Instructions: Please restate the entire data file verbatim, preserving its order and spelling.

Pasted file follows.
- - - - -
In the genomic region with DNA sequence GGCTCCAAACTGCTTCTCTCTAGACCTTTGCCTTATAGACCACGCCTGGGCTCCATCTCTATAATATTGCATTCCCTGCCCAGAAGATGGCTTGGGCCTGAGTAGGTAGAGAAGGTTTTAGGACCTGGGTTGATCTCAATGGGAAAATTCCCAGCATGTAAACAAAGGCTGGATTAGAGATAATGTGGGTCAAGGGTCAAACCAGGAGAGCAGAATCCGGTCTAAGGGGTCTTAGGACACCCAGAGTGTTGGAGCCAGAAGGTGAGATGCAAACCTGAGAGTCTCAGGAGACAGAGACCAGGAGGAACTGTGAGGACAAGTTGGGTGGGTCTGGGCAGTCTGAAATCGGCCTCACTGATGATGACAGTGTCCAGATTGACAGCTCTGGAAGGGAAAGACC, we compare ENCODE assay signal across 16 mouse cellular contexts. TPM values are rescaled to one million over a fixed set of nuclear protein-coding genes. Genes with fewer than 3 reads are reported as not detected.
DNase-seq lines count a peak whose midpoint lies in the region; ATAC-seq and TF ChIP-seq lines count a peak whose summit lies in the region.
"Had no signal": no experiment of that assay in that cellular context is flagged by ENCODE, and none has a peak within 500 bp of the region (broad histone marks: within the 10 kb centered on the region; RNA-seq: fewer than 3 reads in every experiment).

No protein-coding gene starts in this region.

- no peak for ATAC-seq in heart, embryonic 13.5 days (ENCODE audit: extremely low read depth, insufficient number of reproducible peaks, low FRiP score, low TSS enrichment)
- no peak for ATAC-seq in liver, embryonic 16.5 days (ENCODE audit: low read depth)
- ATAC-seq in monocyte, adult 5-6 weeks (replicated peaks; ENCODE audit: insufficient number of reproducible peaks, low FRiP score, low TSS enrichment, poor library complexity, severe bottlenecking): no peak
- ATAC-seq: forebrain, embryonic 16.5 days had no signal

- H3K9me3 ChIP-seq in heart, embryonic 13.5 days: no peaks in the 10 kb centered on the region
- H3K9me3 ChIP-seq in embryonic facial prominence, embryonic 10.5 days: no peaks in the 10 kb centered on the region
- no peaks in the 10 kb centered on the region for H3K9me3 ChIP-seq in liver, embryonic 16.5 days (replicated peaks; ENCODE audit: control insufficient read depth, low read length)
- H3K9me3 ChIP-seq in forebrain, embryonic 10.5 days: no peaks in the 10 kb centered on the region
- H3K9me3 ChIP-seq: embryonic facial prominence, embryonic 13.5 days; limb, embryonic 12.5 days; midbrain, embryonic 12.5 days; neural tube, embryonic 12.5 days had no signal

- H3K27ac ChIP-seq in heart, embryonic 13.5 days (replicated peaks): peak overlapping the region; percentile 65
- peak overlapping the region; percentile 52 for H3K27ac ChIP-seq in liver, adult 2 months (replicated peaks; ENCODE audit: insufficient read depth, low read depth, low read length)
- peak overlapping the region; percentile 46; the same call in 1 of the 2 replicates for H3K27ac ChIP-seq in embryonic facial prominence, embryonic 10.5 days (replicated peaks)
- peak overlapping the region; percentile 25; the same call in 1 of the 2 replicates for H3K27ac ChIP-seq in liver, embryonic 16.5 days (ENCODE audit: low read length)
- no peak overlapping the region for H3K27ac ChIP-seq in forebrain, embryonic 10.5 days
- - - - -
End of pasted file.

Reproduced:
In the genomic region with DNA sequence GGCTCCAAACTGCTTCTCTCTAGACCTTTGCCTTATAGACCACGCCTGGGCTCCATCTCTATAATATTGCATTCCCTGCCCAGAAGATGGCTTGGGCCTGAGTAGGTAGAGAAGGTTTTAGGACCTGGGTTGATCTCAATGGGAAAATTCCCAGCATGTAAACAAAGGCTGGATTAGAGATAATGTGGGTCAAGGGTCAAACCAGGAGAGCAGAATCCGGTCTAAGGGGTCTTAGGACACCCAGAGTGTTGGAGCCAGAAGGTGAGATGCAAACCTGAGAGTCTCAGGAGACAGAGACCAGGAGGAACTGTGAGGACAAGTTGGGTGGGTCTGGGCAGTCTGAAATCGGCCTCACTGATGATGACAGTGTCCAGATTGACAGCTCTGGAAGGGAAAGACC, we compare ENCODE assay signal across 16 mouse cellular contexts. TPM values are rescaled to one million over a fixed set of nuclear protein-coding genes. Genes with fewer than 3 reads are reported as not detected.
DNase-seq lines count a peak whose midpoint lies in the region; ATAC-seq and TF ChIP-seq lines count a peak whose summit lies in the region.
"Had no signal": no experiment of that assay in that cellular context is flagged by ENCODE, and none has a peak within 500 bp of the region (broad histone marks: within the 10 kb centered on the region; RNA-seq: fewer than 3 reads in every experiment).

No protein-coding gene starts in this region.

- no peak for ATAC-seq in heart, embryonic 13.5 days (ENCODE audit: extremely low read depth, insufficient number of reproducible peaks, low FRiP score, low TSS enrichment)
- no peak for ATAC-seq in liver, embryonic 16.5 days (ENCODE audit: low read depth)
- ATAC-seq in monocyte, adult 5-6 weeks (replicated peaks; ENCODE audit: insufficient number of reproducible peaks, low FRiP score, low TSS enrichment, poor library complexity, severe bottlenecking): no peak
- ATAC-seq: forebrain, embryonic 16.5 days had no signal

- H3K9me3 ChIP-seq in heart, embryonic 13.5 days: no peaks in the 10 kb centered on the region
- H3K9me3 ChIP-seq in embryonic facial prominence, embryonic 10.5 days: no peaks in the 10 kb centered on the region
- no peaks in the 10 kb centered on the region for H3K9me3 ChIP-seq in liver, embryonic 16.5 days (replicated peaks; ENCODE audit: control insufficient read depth, low read length)
- H3K9me3 ChIP-seq in forebrain, embryonic 10.5 days: no peaks in the 10 kb centered on the region
- H3K9me3 ChIP-seq: embryonic facial prominence, embryonic 13.5 days; limb, embryonic 12.5 days; midbrain, embryonic 12.5 days; neural tube, embryonic 12.5 days had no signal

- H3K27ac ChIP-seq in heart, embryonic 13.5 days (replicated peaks): peak overlapping the region; percentile 65
- peak overlapping the region; percentile 52 for H3K27ac ChIP-seq in liver, adult 2 months (replicated peaks; ENCODE audit: insufficient read depth, low read depth, low read length)
- peak overlapping the region; percentile 46; the same call in 1 of the 2 replicates for H3K27ac ChIP-seq in embryonic facial prominence, embryonic 10.5 days (replicated peaks)
- peak overlapping the region; percentile 25; the same call in 1 of the 2 replicates for H3K27ac ChIP-seq in liver, embryonic 16.5 days (ENCODE audit: low read length)
- no peak overlapping the region for H3K27ac ChIP-seq in forebrain, embryonic 10.5 days